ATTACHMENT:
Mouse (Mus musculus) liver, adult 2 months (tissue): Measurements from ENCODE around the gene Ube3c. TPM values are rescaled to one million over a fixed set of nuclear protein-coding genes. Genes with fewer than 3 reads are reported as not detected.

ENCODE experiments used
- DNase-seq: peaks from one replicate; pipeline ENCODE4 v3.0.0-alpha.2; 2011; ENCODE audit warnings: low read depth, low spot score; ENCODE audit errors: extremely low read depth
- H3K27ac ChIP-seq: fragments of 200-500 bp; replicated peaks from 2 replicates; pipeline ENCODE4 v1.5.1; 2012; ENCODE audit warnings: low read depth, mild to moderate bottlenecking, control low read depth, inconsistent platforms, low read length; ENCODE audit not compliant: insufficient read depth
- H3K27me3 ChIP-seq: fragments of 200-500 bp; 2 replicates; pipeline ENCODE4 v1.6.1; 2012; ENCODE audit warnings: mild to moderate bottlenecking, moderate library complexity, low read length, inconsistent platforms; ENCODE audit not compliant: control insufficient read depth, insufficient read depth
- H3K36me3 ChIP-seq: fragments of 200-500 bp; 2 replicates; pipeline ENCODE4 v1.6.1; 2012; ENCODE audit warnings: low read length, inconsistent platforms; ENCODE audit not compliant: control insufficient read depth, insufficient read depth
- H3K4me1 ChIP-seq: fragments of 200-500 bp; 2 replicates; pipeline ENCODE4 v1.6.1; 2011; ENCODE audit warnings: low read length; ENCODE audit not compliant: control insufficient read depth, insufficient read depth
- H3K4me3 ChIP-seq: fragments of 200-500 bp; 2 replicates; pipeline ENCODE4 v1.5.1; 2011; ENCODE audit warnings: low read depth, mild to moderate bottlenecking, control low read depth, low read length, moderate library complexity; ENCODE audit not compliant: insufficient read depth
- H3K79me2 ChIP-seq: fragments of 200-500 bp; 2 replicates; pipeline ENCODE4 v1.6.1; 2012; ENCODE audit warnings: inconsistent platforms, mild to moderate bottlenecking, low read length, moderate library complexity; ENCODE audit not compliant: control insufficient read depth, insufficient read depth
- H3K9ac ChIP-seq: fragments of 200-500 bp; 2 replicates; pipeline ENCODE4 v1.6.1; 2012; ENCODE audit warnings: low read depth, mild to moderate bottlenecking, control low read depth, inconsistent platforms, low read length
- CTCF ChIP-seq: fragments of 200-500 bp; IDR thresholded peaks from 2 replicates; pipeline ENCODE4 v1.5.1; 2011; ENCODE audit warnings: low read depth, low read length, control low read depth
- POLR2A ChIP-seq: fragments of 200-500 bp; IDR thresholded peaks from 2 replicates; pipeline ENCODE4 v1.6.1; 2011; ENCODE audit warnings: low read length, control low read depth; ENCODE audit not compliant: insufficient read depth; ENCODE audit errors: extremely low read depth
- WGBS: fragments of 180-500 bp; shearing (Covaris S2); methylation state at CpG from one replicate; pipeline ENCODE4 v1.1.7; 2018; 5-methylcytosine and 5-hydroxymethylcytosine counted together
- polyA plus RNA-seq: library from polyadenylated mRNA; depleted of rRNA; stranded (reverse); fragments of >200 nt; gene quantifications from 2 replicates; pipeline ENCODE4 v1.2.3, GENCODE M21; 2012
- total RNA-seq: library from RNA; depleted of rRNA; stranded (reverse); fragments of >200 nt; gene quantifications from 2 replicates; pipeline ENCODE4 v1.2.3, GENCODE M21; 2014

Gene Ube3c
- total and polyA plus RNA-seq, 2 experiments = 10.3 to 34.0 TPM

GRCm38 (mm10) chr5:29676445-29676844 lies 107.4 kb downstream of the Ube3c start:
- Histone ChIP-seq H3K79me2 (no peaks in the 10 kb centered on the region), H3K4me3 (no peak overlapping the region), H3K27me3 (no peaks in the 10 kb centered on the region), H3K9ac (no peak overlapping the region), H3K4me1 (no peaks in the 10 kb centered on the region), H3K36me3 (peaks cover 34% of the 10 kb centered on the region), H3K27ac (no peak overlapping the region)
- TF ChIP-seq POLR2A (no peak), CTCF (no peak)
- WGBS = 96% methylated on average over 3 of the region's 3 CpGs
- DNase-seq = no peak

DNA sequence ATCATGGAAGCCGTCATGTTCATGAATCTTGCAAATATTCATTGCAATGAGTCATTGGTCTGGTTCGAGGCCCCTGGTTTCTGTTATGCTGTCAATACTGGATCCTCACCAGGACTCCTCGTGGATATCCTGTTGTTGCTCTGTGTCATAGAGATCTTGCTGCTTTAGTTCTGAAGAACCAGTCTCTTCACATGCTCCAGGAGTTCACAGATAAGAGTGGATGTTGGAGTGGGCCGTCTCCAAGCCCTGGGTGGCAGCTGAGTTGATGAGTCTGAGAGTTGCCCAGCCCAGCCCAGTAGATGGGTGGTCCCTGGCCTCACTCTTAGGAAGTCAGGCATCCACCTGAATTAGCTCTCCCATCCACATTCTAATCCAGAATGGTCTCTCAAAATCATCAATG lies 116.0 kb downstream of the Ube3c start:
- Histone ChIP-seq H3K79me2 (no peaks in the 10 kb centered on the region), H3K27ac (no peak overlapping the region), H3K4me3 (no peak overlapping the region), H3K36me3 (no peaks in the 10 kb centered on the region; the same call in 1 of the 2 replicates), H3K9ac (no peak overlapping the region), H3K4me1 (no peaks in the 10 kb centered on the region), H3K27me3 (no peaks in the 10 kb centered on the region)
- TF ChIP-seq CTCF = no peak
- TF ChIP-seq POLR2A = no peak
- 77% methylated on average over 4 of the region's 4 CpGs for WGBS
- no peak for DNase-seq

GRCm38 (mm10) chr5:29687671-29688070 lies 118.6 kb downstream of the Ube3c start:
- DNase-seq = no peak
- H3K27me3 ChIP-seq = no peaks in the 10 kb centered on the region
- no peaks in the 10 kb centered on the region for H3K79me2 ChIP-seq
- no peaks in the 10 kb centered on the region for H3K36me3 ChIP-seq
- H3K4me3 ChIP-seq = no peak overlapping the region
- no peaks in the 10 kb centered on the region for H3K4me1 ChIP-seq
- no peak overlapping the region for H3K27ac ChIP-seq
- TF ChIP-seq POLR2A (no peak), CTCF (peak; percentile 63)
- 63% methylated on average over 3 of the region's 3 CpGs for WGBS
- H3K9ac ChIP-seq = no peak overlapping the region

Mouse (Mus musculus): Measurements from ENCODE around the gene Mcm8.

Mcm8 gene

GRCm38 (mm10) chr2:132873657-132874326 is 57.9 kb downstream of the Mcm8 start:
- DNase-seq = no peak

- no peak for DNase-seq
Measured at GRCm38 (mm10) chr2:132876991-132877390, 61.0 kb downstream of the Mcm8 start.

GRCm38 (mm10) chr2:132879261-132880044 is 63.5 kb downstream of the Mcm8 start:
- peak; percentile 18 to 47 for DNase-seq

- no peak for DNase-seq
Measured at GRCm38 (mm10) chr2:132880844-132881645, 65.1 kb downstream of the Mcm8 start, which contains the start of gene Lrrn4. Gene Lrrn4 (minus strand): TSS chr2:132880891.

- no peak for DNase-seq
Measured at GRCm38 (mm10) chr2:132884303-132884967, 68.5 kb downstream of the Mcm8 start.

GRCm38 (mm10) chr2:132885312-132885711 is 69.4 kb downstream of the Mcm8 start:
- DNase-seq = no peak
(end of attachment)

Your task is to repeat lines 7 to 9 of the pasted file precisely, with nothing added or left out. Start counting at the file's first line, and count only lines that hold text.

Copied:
- H3K4me1 ChIP-seq: fragments of 200-500 bp; 2 replicates; pipeline ENCODE4 v1.6.1; 2011; ENCODE audit warnings: low read length; ENCODE audit not compliant: control insufficient read depth, insufficient read depth
- H3K4me3 ChIP-seq: fragments of 200-500 bp; 2 replicates; pipeline ENCODE4 v1.5.1; 2011; ENCODE audit warnings: low read depth, mild to moderate bottlenecking, control low read depth, low read length, moderate library complexity; ENCODE audit not compliant: insufficient read depth
- H3K79me2 ChIP-seq: fragments of 200-500 bp; 2 replicates; pipeline ENCODE4 v1.6.1; 2012; ENCODE audit warnings: inconsistent platforms, mild to moderate bottlenecking, low read length, moderate library complexity; ENCODE audit not compliant: control insufficient read depth, insufficient read depth